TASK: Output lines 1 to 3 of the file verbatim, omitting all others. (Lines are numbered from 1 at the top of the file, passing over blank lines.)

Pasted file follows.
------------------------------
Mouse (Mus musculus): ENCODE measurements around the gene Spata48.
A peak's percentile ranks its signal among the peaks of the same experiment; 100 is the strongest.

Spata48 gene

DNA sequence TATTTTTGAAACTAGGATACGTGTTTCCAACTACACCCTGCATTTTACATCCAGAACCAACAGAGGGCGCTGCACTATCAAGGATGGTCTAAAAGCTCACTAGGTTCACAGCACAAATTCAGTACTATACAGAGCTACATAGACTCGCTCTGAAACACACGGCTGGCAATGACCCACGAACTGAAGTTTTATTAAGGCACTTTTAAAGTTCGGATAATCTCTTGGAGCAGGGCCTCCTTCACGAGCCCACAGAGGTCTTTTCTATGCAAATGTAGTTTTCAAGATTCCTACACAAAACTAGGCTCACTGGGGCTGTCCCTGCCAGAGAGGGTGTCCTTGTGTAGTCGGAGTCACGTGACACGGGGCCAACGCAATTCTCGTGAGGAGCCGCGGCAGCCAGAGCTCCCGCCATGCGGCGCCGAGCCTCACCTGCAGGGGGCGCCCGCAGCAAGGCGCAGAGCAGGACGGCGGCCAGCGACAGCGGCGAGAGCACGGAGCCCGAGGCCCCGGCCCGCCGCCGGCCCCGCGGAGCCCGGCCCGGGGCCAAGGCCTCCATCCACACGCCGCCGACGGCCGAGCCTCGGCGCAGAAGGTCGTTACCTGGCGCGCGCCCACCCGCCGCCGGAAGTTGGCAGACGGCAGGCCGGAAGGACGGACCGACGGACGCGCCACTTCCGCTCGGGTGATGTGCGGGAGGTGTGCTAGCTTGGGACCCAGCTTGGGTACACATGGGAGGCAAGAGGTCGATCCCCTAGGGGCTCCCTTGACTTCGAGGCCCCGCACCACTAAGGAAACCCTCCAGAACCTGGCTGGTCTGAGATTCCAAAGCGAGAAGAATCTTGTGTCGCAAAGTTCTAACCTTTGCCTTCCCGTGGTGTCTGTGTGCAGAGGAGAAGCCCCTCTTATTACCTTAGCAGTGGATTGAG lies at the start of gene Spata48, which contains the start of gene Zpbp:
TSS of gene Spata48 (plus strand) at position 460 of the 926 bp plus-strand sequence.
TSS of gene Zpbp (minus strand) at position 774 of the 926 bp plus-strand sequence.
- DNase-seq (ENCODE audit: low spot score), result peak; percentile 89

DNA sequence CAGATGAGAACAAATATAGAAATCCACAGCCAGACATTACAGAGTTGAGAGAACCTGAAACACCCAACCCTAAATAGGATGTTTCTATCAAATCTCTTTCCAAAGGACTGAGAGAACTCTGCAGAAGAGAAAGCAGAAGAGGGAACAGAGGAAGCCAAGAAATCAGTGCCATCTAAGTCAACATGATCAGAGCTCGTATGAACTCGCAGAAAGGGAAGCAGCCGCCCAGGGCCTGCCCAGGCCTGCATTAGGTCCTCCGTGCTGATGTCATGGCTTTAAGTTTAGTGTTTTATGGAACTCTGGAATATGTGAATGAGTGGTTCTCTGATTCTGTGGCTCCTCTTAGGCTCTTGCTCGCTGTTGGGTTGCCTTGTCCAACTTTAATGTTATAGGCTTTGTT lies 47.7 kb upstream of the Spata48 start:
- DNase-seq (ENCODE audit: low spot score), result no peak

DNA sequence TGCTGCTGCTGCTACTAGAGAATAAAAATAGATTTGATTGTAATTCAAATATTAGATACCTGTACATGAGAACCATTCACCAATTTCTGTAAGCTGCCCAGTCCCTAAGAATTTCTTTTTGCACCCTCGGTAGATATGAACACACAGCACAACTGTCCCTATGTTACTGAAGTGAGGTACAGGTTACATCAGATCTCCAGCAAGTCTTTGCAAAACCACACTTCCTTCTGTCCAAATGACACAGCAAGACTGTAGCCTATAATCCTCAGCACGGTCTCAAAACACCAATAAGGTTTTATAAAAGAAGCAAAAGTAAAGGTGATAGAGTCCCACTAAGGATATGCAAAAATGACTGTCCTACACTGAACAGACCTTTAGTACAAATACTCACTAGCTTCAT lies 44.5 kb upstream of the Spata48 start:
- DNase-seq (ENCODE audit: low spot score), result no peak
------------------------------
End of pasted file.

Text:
Mouse (Mus musculus): ENCODE measurements around the gene Spata48.
A peak's percentile ranks its signal among the peaks of the same experiment; 100 is the strongest.

Spata48 gene